High-Decibel Hate

New York Times/August 20, 2001
By Bob Herbert

You kill all the niggers, and you gas all the Jews, Kill a gypsy and a Commie, too. You just killed a kike, don't it feel right? Goodness gracious, Third Reich."

The hatemongers have gone global, aided by the Internet and the unmistakable drawing power of white power music. The music is mostly an amateurish mix of punk and heavy metal, with "vocalists" screaming and screeching lyrics like those above (from a song called "Third Reich," recorded by the Canadian band Rahowa, which is short for Racial Holy War).

White power music is a growing phenomenon. Hammerfest 2000 didn't get a lot of news coverage, but it was the most successful white power concert in the U.S. last year. It was held in October and drew racist skinheads galore to the town of Bremen, Ga., which has a population of 4,500 and is about 50 miles west of Atlanta.

Local officials are still embarrassed and reluctant to talk about the event. The two-day concert was a raging success for hard-core fans of Hitler and lynching and the developing ideology of "pan-Aryanism." A group called the Bully Boys drove the Nazi-saluting crowd into a frenzy with a song called "Six Million More." And all other references to the extermination of Jews and gays and the mass killing of blacks were warmly received.

The Intelligence Project of the Southern Poverty Law Center, which tracks the activities of hate groups, reported that "Hammerfest 2000 drew fans from Austria, Canada, France, Ireland, the Netherlands and Spain, as well as from across the United States. The concert culminated months of worldwide networking by sponsors Panzerfaust Records and Resistance Records, the premier neo-Nazi music labels in the U.S."

Call it the commodification of hate. In the new world order, everybody's an entrepreneur. It's just that some products are more egregious than others. The music helps the hatemongers in a number of ways.

Proceeds from concerts, compact discs and related items help finance the operations of major neo-Nazi and racist revolutionary groups. And in conjunction with the Internet and the cheap air fares that have eased international travel, the music has helped link racist groups throughout Europe and the Americas.

"The music has also been terribly, terribly important in bringing young kids into this movement," said Mark Potok, who edits Intelligence Report, a magazine published by the Intelligence Project.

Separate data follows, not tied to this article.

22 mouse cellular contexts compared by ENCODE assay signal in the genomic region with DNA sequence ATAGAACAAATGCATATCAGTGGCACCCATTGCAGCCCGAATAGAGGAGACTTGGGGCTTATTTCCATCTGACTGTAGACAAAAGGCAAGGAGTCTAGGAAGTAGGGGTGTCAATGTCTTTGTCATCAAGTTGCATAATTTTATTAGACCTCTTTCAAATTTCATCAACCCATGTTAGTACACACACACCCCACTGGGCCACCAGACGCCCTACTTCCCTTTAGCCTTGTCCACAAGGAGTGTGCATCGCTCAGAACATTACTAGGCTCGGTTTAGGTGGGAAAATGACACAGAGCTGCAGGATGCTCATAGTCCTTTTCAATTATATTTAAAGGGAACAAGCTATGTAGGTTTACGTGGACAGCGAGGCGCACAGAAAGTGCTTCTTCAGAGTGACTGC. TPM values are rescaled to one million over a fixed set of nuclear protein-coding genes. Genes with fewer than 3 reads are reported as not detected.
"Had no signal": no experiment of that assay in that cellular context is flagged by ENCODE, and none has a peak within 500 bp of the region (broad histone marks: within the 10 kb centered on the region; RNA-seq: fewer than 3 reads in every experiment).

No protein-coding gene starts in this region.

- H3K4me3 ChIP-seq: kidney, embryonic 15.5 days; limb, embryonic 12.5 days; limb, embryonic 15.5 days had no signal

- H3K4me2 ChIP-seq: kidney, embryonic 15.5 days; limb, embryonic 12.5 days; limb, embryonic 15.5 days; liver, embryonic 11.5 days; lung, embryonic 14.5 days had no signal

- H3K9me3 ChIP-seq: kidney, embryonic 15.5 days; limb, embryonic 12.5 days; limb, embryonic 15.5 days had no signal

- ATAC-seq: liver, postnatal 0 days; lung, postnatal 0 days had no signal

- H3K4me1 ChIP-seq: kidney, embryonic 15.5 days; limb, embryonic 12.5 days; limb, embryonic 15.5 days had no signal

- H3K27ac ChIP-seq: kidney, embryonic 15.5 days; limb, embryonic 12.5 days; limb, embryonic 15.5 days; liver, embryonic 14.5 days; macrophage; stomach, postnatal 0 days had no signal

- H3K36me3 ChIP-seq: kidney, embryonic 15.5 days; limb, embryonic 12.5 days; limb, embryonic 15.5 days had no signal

More than anything else, he said, the music is luring the new recruits. The crowds at the concerts sing along, dance, hurl one another into mosh pits, salute swastikas and shout "Heil Hitler."

"I've talked to many people who have come out of this movement," Mr. Potok said. "To a man and to a woman, they say it was the music, more than any other influence, that brought them to the movement in the first place."

The latest edition of Intelligence Report notes that "Internet-based `radio' shows stream racist music around the world at all hours of the day. In the U.S., racist music from 123 domestic bands and 229 foreign ones is available online from more than 40 distributors."

Impressionable youngsters in Jackson, Miss., in Oldham, England (where race riots erupted in May), or in Krakow, Poland, can listen to the same racist music - songs about barbecuing Turks or hunting blacks or torturing Jews. The world is already ablaze with ethnic and religious hatred. So hate music, which deliberately encourages the violent tendencies of its practitioners and its fans, is fuel for an already raging fire.

In the United States this music is protected by the same Constitution that allows me to speak freely in this column. So this is not a call for censorship. What is important is that people of good will be made aware of a phenomenon so corrosive to a free society. It shouldn't be allowed to flourish in the dark. You don't want to censor this garbage. But you do want to throw a spotlight on it.

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